Helping Students During the COVID-19 Crisis
It all happened so fast.
One day, Suffolk students were enjoying spring break and looking forward to their final weeks at school. The next, they were trying to figure out how to make the shift to remote learning while negotiating the new uncertainties of what it means to be in a pandemic.
There were bound to be challenges. And for many students, there were acute financial needs.
So with the support of the entire Suffolk community, the University's Advancement office began a fundraising initiative to help students deal with unplanned expenses as the crisis unfolded. In just over a month, the Suffolk CARES fund has raised almost $80,000 in contributions from alumni, faculty, and staff…though the need continues to be great.
Help Our Students
“We’re always here to support students,” says Amanda McGrath, director of student outreach and support. “But during the coronavirus crisis, it’s especially important to make sure everyone has four walls, a reliable source of food, and everything they need to continue their studies.”
Some students, their parents, or both have lost full- or part-time jobs and need help paying for rent, utility bills, or even Wi-Fi, which, of course, is vital for student success in this time of remote learning.
Shayla Tran, Class of 2020, lost her full-time job as the head bartender at a lounge near Fenway Park. Not only that, her mother is unemployed, and Tran tries to help her out when she can.
“When this happened, I didn’t have anything to fall back on,” says Tran, a sociology major. “It really cut into my academics. It was just, ‘Time to survive.’”
With the help of one of McGrath’s colleagues, Tran applied for a grant to help pay rent and bills and now can focus on finishing up her degree.
“It really has helped me,” says Tran. “I can literally just breathe now.”
Mateusz Madry, MBA '19, is an international graduate student. When his father was terminated from his job in Europe, Madry suddenly needed to find a new source of support. Besides, Madry's fellowship was going to finish up at the end of the school year and he had few prospects for a summer internship with the pandemic flaring. That’s when Madry realized he needed help.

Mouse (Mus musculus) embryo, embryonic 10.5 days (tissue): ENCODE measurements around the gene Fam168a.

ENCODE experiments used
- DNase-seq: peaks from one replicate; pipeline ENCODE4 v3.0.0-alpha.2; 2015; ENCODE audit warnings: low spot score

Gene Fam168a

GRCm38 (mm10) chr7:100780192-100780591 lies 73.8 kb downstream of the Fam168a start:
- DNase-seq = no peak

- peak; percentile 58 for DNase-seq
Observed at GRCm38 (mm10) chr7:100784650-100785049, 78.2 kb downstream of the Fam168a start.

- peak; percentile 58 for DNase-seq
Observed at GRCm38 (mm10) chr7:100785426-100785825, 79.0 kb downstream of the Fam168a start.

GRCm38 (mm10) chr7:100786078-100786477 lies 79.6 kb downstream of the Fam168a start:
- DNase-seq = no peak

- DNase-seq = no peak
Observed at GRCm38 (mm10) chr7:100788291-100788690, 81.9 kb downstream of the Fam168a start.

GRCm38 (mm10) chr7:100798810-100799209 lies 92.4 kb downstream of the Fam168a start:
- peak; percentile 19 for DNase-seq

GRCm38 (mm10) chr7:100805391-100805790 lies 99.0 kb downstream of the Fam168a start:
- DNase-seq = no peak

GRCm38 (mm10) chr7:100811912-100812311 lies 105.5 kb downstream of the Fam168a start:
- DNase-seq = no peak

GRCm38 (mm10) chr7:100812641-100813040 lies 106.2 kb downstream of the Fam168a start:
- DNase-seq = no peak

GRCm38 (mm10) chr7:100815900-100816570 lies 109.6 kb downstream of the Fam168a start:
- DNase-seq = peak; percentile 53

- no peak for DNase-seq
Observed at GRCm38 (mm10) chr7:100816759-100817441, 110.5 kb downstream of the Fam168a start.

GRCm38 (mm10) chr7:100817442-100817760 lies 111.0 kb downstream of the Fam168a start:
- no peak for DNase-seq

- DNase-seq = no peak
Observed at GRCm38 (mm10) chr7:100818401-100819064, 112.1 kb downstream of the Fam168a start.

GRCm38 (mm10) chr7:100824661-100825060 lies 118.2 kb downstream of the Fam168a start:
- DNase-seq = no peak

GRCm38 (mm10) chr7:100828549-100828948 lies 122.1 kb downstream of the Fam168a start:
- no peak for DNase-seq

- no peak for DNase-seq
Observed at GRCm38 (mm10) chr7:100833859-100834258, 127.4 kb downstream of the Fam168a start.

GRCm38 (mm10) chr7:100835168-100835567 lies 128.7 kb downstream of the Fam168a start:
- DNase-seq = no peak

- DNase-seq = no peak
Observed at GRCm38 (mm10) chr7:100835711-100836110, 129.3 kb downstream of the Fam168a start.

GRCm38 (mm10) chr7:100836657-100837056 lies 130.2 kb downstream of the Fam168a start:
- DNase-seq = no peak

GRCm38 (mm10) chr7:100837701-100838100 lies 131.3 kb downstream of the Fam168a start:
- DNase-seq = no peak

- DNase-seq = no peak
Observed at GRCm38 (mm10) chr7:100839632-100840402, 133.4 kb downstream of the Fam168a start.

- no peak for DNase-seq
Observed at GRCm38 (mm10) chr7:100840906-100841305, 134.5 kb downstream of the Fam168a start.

“Because I’m an international student, I can’t just go be a delivery guy for Amazon,” he says. “So I reached out to Amanda, who was very responsive and very understanding about the situation.”
Madry is using his grant to pay for rent, groceries, and—something unexpected—his tax-filing fee. Normally he would have used the Suffolk Free Tax Clinic for that. But the clinic was one of many programs that had to be put on hold when the University went to remote learning.
What Madry finds most striking is that, because his fellowship is with the Center for Community Engagement, normally he’d be the one assisting students.
“It’s an interesting perspective,” he says. “Now I need the support I’d be providing for others.”
The Law School has its own Student Emergency Assistance Fund, which has been helping students access essential items, including the technology and supplies needed to complete their coursework.
“I believe we are only seeing the tip of the iceberg in terms of student need,” says Law School Dean of Students Laura Ferrari. “This is all so new, and I expect that requests will increase as the pandemic drags on and savings or family resources are diminished.”
More than just money
While helping students pay bills is important, the majority of the work for McGrath and the four other Student Affairs case managers is less financial and more logistical.
She and her team, led by Vice President for Student Affairs and Dean of Students Ann Coyne, have partnered with other offices across the University to get students the tools they need to be successful. They have worked with IT to obtain loaner computers for students who don’t have them. They have connected students to Counseling, Health & Wellness for emotional support. They have collaborated with telecom to send mobile hotspot devices to students who are having trouble accessing reliable Wi-Fi.
They also help faculty connect with students and get them back on track. In collaboration with the Center for International Programs and Services office, they assist international students with immigration forms and summer plans. And they even have arranged to drive bags of groceries from the Suffolk CARES pantry directly to students’ homes.
“In many ways our office is a clearinghouse for members of the Suffolk student community who are feeling the effects of the crisis. Oftentimes we may not be able to directly fix an issue, but we can connect students to the resources that will help them most” says McGrath.
As the pandemic continues and uncertainty about the future lingers, McGrath expects to see an increase in the need for Suffolk CARES services, which are already 26 percent higher than for the same period of March 1-April 16 last year. That means more money will be needed.
“We’re working so fast right now,” she says at the end of a long week. “But it’s important to make sure everyone is safe and has what they need to make it through this challenging time.”
Please help our students by contributing to the Law Student Emergency Assistance Fund and/or the Suffolk CARES program. Donate now.